Svalbard, on the other hand, is a much different beast. While sharing certain things in common, they are, generally, a much faster and melodic band. They are making music that feels more rooted in punk and post-hardcore. Where Pariso went for it right out of the gates, Svalbard allows more room for the songs to grow. “Allure” is the embodiment of this. It is a song that has a 5:15 run time. It starts off quietly, with clean guitar, light drums, and vocals low in the mix. It explodes come the two minute mark. It’s that divergence in style that helps them stand out. The three songs they have on this split are really the ones I was more initially drawn to.

But, like I said earlier, my favorite part of this split would be the two songs the bands recorded together. These are two solid songs, not some jam session bullshit. The opener is a song called “Floating Anchors,” the closer is called “Faceless.” The former is more of the style of Pariso. It is more blunt and deliberate. The tempo doesn’t get too fast, and the music doesn’t get too melodic. The latter has more of a Svalbard feel, but definitely feels like more of an amalgamation. It opens with the speed of Svalbard, with the immediate zeal of Pariso. It also feature more metal inspired leads, and a hardcore breakdown. Both songs mix the sensibilities of both bands together in a very encompassing way. The next best example of this would have been that My Fictions/The Saddest Landscape collaboration on the split those bands put out last year.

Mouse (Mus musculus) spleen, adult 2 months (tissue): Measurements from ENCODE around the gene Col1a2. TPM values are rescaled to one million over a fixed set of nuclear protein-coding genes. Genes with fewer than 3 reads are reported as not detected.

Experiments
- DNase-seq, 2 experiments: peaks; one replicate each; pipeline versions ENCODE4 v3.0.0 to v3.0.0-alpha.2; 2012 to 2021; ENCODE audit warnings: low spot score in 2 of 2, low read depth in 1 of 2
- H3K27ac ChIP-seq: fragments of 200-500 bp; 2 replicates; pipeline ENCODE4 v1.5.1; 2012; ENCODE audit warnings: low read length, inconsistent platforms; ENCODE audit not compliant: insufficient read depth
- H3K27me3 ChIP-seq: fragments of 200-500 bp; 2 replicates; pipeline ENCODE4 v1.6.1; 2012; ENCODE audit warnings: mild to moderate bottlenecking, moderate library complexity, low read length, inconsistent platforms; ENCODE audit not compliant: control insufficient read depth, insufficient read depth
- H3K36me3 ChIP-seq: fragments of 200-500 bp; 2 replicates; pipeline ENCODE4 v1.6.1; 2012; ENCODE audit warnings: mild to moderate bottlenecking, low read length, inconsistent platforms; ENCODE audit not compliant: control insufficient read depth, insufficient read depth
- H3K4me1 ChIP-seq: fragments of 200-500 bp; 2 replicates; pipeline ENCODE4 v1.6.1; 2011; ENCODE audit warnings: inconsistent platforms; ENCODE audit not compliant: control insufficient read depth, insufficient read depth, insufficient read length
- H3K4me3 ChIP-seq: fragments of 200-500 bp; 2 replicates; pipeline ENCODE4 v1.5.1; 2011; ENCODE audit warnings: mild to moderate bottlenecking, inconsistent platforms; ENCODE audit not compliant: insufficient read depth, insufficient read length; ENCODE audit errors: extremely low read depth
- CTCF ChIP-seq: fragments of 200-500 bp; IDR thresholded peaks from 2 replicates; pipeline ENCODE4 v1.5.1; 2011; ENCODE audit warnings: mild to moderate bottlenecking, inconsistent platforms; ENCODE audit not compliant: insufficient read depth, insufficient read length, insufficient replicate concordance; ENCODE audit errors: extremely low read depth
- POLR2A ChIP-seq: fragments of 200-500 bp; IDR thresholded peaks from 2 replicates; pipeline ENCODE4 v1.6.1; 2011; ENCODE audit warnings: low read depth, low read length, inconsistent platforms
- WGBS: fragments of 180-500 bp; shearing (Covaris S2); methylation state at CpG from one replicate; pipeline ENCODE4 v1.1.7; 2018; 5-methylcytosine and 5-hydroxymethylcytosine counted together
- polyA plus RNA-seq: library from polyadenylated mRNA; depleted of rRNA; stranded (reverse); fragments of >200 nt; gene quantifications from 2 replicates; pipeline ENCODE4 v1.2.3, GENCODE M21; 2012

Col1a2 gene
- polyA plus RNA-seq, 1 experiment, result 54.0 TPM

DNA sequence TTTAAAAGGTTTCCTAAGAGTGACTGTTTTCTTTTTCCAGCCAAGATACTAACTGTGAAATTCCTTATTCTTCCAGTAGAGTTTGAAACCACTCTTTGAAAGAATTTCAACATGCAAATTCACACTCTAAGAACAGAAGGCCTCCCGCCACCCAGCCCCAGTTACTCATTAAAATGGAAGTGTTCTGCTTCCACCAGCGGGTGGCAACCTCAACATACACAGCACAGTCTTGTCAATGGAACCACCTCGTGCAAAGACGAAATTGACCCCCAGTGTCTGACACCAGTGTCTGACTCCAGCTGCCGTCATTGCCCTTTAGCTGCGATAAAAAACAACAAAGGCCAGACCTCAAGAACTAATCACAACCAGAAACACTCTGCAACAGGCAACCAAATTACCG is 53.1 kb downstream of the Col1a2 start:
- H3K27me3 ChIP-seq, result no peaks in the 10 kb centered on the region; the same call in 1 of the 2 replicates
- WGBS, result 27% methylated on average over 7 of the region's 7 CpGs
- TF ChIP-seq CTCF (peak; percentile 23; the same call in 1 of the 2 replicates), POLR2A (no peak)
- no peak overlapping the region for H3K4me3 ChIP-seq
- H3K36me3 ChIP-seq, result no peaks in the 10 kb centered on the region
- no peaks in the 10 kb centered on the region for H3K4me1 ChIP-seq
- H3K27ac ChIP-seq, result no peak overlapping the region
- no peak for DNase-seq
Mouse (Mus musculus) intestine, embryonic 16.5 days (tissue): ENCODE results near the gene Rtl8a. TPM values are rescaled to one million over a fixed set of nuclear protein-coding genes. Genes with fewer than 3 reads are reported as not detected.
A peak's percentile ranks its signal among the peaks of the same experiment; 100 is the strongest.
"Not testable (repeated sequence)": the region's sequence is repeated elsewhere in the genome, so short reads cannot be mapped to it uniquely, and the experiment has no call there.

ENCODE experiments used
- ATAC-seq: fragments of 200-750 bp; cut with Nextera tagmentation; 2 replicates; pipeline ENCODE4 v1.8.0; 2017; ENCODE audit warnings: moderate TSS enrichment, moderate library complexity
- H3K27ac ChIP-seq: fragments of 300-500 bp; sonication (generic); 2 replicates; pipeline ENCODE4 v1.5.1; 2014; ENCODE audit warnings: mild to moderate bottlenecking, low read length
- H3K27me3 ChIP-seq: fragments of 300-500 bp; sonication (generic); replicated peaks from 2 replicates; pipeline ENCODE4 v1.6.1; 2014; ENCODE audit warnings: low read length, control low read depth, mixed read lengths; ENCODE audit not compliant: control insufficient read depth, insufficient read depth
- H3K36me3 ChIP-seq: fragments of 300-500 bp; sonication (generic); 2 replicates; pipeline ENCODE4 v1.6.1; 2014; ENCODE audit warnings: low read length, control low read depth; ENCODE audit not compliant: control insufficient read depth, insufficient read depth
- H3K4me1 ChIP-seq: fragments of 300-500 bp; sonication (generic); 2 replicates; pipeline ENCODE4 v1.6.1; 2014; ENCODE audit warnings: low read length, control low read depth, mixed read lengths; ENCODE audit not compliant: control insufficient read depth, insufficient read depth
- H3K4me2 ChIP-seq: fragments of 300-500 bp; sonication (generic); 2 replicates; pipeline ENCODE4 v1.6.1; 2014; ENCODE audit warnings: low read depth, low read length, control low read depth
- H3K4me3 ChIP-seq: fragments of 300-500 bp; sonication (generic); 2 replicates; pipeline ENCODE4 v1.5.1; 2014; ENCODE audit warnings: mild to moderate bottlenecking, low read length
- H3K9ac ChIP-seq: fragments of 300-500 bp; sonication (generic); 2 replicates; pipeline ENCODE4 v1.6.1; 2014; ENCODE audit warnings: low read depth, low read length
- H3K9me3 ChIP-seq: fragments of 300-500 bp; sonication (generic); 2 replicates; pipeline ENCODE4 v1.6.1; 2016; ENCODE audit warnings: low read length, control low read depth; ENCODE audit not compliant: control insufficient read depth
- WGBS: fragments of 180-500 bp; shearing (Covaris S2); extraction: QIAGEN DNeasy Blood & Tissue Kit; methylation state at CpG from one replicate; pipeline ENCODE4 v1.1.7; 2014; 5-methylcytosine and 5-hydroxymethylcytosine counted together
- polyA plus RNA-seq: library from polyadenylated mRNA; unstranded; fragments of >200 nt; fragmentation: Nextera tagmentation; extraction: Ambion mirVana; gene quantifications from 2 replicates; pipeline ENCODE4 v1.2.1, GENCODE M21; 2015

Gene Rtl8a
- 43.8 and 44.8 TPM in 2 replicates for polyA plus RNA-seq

Overall, this is a split that could have just been another split. It could have been a co-release of seven songs and nothing else. Those two collaborations put it over the top. It’s a hell of a record.

Holy Ground (US)
Tangled Talk (UK)
Swarm Of Nails (FR)
Through Love (DE)
Smithsfoodgroup (NL)

REVIEW: Anodes / Enta – “Split”

anodesentaThe constant splintering of music into genres is awful. It makes sense in some cases. There is quite a large difference between certain things. But, the genres get subgenres, then the subgenres get subgenres, and so on. It creates this weird environment where two things that don’t necessarily sound the same get called the same thing. This split is an example of that. Enta and Anodes are both “screamo” bands (or whatever). The ways they approach it are different.

Enta are more on the melodic and bright side of things. The guitars absolutely shine, and feature a healthy amount of reverb. The vocals have a bit more of the gruff, post-hardcore delivery. The drums are crisp and drive things home. Overall, it’s a bit more atmospheric in some regards. There is a bit of a post-rock influence to some parts. The juxtaposition between the bright music and the darker, intense lyrics is what makes the whole thing work.